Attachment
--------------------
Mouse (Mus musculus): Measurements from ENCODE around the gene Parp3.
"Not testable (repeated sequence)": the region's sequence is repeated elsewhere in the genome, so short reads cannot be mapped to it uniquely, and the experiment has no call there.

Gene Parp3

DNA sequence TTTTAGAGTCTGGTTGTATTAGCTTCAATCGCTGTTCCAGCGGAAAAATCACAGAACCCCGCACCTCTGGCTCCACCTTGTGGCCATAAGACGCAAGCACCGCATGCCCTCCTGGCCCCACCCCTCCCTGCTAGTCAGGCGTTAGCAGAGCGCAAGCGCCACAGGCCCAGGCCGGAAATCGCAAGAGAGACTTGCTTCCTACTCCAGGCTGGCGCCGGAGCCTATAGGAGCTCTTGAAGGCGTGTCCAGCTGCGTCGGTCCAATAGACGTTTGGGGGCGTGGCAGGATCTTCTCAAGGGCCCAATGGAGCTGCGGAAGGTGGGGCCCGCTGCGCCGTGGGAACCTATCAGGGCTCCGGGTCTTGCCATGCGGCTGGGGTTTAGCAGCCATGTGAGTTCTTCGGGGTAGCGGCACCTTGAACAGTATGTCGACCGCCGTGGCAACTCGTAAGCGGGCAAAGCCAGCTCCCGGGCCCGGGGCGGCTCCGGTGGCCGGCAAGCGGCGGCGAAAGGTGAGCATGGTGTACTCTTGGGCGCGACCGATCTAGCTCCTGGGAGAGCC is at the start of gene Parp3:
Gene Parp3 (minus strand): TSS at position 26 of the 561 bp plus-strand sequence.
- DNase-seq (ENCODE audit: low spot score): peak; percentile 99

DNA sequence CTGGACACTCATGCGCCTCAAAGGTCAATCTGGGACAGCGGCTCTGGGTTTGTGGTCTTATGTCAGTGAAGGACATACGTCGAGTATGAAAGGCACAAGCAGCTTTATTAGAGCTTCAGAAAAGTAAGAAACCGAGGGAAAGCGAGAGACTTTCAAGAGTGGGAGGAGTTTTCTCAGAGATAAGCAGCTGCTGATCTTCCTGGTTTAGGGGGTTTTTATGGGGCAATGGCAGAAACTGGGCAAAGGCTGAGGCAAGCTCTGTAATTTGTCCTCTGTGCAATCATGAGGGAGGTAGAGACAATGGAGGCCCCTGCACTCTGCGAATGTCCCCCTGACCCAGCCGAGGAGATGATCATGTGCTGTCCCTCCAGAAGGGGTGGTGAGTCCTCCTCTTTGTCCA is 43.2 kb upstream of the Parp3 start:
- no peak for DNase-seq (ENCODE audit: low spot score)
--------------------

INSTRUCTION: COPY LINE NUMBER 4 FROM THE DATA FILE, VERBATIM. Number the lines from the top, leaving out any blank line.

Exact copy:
DNA sequence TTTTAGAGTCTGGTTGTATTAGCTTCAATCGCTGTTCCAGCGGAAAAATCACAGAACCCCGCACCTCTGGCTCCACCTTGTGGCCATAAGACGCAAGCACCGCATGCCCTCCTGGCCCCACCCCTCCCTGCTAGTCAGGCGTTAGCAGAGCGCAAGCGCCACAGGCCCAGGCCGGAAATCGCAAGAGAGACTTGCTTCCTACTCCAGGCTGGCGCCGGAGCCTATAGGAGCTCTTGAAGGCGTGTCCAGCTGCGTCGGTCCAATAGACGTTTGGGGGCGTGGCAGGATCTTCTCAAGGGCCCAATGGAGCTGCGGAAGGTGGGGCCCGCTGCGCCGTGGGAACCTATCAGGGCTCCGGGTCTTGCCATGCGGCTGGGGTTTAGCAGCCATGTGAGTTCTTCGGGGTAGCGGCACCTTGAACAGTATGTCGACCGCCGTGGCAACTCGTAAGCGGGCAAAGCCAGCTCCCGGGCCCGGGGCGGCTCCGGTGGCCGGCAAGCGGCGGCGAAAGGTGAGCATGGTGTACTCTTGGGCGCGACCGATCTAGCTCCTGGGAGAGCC is at the start of gene Parp3: